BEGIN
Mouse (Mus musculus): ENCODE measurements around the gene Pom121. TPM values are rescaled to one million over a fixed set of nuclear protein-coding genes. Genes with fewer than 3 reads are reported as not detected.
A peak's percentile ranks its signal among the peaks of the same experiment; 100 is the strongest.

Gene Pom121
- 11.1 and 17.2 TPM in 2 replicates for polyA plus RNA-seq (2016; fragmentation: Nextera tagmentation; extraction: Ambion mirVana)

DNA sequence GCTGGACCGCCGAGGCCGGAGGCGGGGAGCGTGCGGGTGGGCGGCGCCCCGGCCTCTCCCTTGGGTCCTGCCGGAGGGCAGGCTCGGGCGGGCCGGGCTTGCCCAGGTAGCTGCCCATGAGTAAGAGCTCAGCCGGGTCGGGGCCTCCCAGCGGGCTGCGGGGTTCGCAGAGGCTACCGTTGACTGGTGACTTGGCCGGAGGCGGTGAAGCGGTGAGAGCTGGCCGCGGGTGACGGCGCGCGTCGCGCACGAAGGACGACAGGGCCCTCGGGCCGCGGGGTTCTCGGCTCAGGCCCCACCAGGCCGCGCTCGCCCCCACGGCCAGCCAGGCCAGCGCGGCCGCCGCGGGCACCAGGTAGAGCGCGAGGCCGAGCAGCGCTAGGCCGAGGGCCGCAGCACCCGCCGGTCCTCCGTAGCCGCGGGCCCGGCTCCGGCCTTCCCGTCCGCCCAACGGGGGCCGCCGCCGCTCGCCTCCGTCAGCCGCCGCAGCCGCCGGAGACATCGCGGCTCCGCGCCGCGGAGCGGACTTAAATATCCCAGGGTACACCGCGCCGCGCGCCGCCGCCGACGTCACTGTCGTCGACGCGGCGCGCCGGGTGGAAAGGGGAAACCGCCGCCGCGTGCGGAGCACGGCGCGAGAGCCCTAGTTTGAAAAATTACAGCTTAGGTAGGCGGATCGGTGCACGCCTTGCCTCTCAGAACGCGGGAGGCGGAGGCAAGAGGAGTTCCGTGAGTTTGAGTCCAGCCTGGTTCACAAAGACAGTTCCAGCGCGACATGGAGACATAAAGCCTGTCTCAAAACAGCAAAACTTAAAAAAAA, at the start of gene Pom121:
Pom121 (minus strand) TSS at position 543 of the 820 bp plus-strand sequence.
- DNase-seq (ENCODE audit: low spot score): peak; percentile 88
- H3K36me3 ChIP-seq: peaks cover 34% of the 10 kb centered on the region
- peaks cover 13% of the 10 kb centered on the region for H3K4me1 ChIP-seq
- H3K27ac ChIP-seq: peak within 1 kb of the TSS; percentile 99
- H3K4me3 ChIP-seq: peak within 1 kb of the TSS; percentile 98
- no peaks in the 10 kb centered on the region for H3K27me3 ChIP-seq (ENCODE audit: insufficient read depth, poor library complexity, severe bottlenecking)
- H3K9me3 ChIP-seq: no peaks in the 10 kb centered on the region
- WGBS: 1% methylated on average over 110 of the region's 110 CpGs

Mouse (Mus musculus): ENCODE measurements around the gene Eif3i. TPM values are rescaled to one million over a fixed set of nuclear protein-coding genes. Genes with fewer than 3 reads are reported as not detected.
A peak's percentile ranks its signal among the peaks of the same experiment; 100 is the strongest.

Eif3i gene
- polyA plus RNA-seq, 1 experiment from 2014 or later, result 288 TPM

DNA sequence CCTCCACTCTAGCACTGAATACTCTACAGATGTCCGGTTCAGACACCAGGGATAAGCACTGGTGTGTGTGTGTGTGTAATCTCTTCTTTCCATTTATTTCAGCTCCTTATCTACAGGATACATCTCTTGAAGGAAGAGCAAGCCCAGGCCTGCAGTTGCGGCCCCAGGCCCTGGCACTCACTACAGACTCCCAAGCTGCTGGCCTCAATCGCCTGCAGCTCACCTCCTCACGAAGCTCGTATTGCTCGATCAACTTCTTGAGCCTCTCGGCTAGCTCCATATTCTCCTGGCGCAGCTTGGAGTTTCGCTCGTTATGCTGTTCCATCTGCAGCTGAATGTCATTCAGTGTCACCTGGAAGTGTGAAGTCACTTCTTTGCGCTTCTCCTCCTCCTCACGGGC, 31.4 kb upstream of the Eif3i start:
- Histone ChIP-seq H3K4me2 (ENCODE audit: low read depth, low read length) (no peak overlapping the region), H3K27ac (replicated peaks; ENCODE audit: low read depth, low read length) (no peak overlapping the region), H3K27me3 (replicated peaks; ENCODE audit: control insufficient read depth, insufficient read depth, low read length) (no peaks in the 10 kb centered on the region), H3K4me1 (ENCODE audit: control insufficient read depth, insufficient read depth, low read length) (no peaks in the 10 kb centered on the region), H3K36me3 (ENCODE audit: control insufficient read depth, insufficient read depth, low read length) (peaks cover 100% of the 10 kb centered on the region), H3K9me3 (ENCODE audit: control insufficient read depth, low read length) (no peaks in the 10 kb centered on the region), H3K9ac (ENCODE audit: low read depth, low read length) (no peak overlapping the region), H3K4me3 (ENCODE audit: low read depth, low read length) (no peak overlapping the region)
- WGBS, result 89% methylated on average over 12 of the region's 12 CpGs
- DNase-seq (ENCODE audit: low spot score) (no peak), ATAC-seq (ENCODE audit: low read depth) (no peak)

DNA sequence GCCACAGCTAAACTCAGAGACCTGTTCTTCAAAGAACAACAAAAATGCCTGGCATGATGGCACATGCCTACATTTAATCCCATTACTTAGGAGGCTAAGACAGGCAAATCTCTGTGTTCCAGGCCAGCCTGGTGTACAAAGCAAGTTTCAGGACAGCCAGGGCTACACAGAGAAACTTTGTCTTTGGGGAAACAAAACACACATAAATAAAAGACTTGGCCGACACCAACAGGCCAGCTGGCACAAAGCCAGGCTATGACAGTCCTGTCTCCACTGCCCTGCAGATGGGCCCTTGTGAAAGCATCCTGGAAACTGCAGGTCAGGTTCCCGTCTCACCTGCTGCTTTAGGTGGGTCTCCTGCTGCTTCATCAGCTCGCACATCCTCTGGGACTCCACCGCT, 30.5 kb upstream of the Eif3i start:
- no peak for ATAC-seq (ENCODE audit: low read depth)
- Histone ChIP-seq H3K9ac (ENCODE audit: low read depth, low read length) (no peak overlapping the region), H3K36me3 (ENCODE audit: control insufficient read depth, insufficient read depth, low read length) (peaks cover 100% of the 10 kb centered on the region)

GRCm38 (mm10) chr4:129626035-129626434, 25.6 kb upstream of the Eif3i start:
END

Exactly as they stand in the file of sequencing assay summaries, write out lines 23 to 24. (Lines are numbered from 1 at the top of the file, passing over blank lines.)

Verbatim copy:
DNA sequence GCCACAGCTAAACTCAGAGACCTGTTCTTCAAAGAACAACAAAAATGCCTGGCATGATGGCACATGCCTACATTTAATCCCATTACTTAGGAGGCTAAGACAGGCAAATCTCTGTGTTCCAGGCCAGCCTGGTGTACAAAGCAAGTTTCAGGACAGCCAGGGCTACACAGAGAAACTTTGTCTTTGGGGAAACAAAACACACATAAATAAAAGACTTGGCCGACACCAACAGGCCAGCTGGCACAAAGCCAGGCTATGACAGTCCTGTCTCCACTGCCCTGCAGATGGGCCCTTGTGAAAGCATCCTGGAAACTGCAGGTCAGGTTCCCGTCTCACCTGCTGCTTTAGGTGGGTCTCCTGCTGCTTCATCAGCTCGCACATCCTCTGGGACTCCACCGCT, 30.5 kb upstream of the Eif3i start:
- no peak for ATAC-seq (ENCODE audit: low read depth)